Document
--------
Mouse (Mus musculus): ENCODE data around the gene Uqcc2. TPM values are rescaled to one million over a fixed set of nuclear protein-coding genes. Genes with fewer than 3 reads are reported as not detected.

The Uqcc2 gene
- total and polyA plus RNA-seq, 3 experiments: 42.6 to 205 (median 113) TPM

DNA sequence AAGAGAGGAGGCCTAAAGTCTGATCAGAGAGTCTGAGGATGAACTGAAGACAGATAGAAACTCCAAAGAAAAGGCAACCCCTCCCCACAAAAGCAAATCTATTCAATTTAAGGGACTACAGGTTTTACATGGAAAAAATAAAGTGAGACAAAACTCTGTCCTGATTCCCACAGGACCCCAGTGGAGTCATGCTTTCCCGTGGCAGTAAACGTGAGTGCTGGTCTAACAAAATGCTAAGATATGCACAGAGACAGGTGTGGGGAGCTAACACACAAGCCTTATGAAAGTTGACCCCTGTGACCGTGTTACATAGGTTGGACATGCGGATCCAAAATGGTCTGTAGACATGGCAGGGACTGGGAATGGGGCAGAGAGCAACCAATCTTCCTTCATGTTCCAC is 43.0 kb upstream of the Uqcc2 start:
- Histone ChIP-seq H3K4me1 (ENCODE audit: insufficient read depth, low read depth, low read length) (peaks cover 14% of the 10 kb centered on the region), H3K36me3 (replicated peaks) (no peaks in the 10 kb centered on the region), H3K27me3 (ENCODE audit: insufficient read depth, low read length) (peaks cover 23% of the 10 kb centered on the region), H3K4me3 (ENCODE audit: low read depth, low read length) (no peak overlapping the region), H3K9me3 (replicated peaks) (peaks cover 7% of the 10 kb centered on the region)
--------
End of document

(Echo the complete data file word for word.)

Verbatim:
Mouse (Mus musculus): ENCODE data around the gene Uqcc2. TPM values are rescaled to one million over a fixed set of nuclear protein-coding genes. Genes with fewer than 3 reads are reported as not detected.

The Uqcc2 gene
- total and polyA plus RNA-seq, 3 experiments: 42.6 to 205 (median 113) TPM

DNA sequence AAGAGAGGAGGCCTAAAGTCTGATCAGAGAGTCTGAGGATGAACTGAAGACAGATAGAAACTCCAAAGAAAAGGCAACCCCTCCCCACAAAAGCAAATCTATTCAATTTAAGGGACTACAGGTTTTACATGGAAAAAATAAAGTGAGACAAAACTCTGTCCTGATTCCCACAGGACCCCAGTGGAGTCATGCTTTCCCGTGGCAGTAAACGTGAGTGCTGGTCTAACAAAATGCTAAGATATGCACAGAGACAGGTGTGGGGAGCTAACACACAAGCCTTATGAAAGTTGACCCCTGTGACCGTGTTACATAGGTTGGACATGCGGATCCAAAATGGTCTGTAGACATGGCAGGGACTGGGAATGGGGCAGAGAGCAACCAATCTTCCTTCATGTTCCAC is 43.0 kb upstream of the Uqcc2 start:
- Histone ChIP-seq H3K4me1 (ENCODE audit: insufficient read depth, low read depth, low read length) (peaks cover 14% of the 10 kb centered on the region), H3K36me3 (replicated peaks) (no peaks in the 10 kb centered on the region), H3K27me3 (ENCODE audit: insufficient read depth, low read length) (peaks cover 23% of the 10 kb centered on the region), H3K4me3 (ENCODE audit: low read depth, low read length) (no peak overlapping the region), H3K9me3 (replicated peaks) (peaks cover 7% of the 10 kb centered on the region)